The transfer of land from the City of Launceston to the University of Tasmania is an important step in realising the vision for Inveresk’s redevelopment according to Pro Vice-Chancellor Professor David Adams.
He said developing the precinct required true partnership and the outcome of the council meeting was pleasing for the university.
Professor Adams wanted to reassure ratepayers after concerns were raised at the council’s debate about access to the Queen Victoria Museum and Art Gallery.
“The best outcome for the university is one that brings the community to the precinct for learning, for culture, for creativity and for sport, and that’s the best outcome for the city too,” he said.
“QVMAG has always been an important consideration and it is in our and the communities interest to enhance access and visibility because of its regional significance for culture and creativity.”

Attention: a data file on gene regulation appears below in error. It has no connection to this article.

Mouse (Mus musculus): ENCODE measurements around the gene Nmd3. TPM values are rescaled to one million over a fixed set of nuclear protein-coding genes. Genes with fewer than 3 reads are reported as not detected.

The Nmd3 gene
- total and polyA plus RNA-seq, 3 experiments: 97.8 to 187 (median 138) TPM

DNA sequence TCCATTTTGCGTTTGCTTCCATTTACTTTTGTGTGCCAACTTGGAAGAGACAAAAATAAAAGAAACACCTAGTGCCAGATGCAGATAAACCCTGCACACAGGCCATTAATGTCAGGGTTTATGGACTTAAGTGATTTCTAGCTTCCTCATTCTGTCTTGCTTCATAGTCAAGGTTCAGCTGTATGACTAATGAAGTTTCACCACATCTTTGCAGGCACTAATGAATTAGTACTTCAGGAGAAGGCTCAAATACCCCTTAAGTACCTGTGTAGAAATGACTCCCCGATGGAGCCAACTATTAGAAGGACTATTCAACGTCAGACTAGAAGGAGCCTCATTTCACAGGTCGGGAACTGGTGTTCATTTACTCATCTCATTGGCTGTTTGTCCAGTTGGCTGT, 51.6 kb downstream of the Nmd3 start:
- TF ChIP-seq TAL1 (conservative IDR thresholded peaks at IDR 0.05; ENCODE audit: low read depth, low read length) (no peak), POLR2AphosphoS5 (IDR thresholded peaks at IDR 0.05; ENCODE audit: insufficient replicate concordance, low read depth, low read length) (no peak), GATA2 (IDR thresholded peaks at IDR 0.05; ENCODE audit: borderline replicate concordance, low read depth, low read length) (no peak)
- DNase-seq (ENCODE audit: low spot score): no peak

Bringing business, innovation and entrepreneurship into the precinct was also crucial to the future of northern Tasmania, Professor Adams said.
While two of the five parcels of land to be transferred included spaces for car parking, the university remains committed to finding solutions for drivers.
“We have been working closely with the City of Launceston and will continue to do so in the parking and traffic strategy to deliver the best outcome for the whole precinct,” Professor Adams said.
The blueprints for $260 million UTAS Inveresk relocation were released by Architects McBride Charles Ryan in July.
The project is the cornerstone of the Launceston City Deal, signed by the city council, and state and federal governments.
The council approved the transfer of the titles of the old velodrome site and the Willis Street car park, worth an estimated $5.3 million, in October, 2016.
The five sites approved for an asset exchange at Monday’s meeting were worth of $3.565 million, while the purpose-built National Automobile Museum Tasmania facility will cost $4.77 million.